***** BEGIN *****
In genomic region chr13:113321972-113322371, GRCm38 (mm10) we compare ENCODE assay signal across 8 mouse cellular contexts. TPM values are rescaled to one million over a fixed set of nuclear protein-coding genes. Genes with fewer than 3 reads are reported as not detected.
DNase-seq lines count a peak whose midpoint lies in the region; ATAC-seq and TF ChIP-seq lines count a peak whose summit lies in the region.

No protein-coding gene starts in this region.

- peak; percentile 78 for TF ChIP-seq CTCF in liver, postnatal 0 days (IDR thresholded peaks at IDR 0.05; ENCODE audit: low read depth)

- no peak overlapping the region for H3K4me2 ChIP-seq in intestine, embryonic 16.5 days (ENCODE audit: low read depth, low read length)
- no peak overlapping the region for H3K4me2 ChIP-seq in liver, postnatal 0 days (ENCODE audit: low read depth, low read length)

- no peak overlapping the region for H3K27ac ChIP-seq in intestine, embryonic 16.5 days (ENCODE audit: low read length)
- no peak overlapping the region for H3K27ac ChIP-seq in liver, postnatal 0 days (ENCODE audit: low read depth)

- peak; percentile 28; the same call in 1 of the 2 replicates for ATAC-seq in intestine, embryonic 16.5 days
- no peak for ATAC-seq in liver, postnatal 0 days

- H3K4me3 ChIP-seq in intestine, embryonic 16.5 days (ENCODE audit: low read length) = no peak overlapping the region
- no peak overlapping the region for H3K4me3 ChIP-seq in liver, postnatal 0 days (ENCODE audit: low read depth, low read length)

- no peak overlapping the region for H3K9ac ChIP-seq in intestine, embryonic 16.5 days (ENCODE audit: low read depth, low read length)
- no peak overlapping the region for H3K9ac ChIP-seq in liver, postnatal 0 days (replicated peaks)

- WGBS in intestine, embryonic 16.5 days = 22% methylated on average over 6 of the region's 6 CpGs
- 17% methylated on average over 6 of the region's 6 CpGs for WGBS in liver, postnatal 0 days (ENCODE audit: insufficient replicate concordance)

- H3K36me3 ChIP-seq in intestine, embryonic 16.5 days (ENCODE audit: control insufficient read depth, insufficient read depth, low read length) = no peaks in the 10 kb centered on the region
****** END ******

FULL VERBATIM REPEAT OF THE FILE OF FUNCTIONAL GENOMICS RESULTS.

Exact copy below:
In genomic region chr13:113321972-113322371, GRCm38 (mm10) we compare ENCODE assay signal across 8 mouse cellular contexts. TPM values are rescaled to one million over a fixed set of nuclear protein-coding genes. Genes with fewer than 3 reads are reported as not detected.
DNase-seq lines count a peak whose midpoint lies in the region; ATAC-seq and TF ChIP-seq lines count a peak whose summit lies in the region.

No protein-coding gene starts in this region.

- peak; percentile 78 for TF ChIP-seq CTCF in liver, postnatal 0 days (IDR thresholded peaks at IDR 0.05; ENCODE audit: low read depth)

- no peak overlapping the region for H3K4me2 ChIP-seq in intestine, embryonic 16.5 days (ENCODE audit: low read depth, low read length)
- no peak overlapping the region for H3K4me2 ChIP-seq in liver, postnatal 0 days (ENCODE audit: low read depth, low read length)

- no peak overlapping the region for H3K27ac ChIP-seq in intestine, embryonic 16.5 days (ENCODE audit: low read length)
- no peak overlapping the region for H3K27ac ChIP-seq in liver, postnatal 0 days (ENCODE audit: low read depth)

- peak; percentile 28; the same call in 1 of the 2 replicates for ATAC-seq in intestine, embryonic 16.5 days
- no peak for ATAC-seq in liver, postnatal 0 days

- H3K4me3 ChIP-seq in intestine, embryonic 16.5 days (ENCODE audit: low read length) = no peak overlapping the region
- no peak overlapping the region for H3K4me3 ChIP-seq in liver, postnatal 0 days (ENCODE audit: low read depth, low read length)

- no peak overlapping the region for H3K9ac ChIP-seq in intestine, embryonic 16.5 days (ENCODE audit: low read depth, low read length)
- no peak overlapping the region for H3K9ac ChIP-seq in liver, postnatal 0 days (replicated peaks)

- WGBS in intestine, embryonic 16.5 days = 22% methylated on average over 6 of the region's 6 CpGs
- 17% methylated on average over 6 of the region's 6 CpGs for WGBS in liver, postnatal 0 days (ENCODE audit: insufficient replicate concordance)

- H3K36me3 ChIP-seq in intestine, embryonic 16.5 days (ENCODE audit: control insufficient read depth, insufficient read depth, low read length) = no peaks in the 10 kb centered on the region